We are “one”…not A healthy relationship does not mean you have so much in common or think and feel the same about everything. “You and I are not one” no matter what society or certain religions have taught you. That isn’t even a healthy goal let alone possible. It is ridiculous. Martha Beck, PhD says, “If you’re living by the ‘We are one’ ideal it’s high time you found out how terrific love for two can be”. She encourages you to “follow your heart in a direction your partner wouldn’t go” and to “dare to explore your differences.” How true! (Beck, Martha, Ph.D. “How to Know It’s Real Love”, Oprah, March 15, 2002)

Beck also lists 4 other statements describing a healthy relationship or real love, even though they seem contrary to what most of us grow up believing.

1) “I can live without you, no problem” Even though so many love songs and messages in movies is that we can’t live without that person, the opposite must be true in order to have a healthy relationship.  Beck says that “The emotion that fuels this kind of relationship isn’t love; it’s desperation”. It can feel romantic at first, but doesn’t work over time. Therefore, you must feel confident that you can live without that person and that your life will go on.

2) “My love for you will definitely change” Life is full of change and people are always changing, so of course, a relationship must change over time as well. Love should feel different as a couple moves through the stages of a relationship. Beck says, “A love that is allowed to adapt to new circumstances is virtually indestructible”. She compares love to water, explaining that “like running water, changing love finds its way past obstacles” whereas, “freezing it in place makes it fragile, rigid, and all too likely to shatter”.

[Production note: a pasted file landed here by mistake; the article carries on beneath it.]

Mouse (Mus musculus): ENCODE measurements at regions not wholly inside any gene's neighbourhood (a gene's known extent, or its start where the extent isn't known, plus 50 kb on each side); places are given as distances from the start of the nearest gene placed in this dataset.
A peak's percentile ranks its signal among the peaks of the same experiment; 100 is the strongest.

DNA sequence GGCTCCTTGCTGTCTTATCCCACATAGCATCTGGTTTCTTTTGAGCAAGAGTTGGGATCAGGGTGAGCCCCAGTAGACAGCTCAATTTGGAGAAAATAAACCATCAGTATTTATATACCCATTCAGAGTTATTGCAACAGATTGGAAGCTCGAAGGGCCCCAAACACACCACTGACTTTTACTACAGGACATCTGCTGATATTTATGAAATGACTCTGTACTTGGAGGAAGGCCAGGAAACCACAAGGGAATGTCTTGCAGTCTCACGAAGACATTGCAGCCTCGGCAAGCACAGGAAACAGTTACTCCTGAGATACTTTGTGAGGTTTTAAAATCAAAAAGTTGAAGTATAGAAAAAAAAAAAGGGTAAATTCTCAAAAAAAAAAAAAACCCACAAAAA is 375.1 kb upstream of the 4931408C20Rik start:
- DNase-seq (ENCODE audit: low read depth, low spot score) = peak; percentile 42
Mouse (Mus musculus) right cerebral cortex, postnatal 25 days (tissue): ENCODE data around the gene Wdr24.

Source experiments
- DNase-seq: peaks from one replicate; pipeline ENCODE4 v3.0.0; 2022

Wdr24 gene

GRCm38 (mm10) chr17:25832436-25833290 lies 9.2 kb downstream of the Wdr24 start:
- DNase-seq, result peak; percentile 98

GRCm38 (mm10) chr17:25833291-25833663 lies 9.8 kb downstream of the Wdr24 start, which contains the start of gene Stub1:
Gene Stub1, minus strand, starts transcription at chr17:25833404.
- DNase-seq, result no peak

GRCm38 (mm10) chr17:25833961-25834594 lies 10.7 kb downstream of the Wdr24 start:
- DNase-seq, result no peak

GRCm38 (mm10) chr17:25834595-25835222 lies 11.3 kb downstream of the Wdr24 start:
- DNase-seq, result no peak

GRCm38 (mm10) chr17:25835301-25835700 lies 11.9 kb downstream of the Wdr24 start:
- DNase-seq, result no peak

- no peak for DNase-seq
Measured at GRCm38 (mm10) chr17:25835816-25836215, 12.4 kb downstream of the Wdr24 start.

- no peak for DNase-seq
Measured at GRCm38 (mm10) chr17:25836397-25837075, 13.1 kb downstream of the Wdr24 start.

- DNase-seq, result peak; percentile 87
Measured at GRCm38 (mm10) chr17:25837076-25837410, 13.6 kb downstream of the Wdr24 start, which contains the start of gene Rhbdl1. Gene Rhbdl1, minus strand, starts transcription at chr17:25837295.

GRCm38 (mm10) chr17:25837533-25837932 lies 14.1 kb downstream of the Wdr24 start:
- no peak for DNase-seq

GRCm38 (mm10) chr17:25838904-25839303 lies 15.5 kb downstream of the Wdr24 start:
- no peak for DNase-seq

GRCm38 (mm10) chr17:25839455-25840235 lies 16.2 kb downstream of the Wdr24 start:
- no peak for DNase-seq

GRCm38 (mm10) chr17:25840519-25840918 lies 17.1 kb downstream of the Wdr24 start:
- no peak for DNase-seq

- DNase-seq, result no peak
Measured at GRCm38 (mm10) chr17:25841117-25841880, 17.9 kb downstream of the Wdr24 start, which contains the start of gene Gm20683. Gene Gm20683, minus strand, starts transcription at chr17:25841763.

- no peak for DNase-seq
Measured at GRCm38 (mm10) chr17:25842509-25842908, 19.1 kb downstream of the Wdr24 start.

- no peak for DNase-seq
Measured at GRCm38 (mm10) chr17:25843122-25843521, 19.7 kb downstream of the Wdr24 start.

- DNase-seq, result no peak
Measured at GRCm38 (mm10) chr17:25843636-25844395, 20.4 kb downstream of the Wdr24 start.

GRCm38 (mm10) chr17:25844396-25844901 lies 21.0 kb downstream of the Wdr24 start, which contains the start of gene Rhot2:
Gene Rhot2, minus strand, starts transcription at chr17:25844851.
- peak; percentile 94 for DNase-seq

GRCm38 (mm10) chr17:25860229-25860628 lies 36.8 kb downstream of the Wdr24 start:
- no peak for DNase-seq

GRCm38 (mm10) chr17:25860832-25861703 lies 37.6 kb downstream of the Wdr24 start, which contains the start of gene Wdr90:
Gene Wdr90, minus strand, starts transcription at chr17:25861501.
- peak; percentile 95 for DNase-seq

3) “You are not everything I need”. So many couples believe that their partner should be everything to them; their confidant, their best friend, the one to go do everything with. They believe that something is wrong if their partner has other interests, separate groups of friends, etc. Beck says, “it’s like trying to get a full range of vitamins by eating only ice cream”. She explains that “each becomes exhausted by the effort to be all things to the other and neither can develop fully as an individual”.

4) “I won’t always hold you close” Always holding someone close can be very suffocating. The tighter you hold on to someone, the more they will struggle to get away and be free. Think of a toddler, who will wiggle and jiggle to get out of your grasp and if he has to, he will begin got cry or scream until you let go. Your partner will do the same. Instead, you must allow each other the freedom to make their own choices, to make mistakes, to fall and get up again, and then be there for them.

Written by: Giselle Belanger, RN, LCSW  (psychotherapist) Available for appointments in person, by phone, or by skype webcam. Contact info: Mex cell: (322) 138-9552 or US cell: (312) 914-5203 NEW e-mail: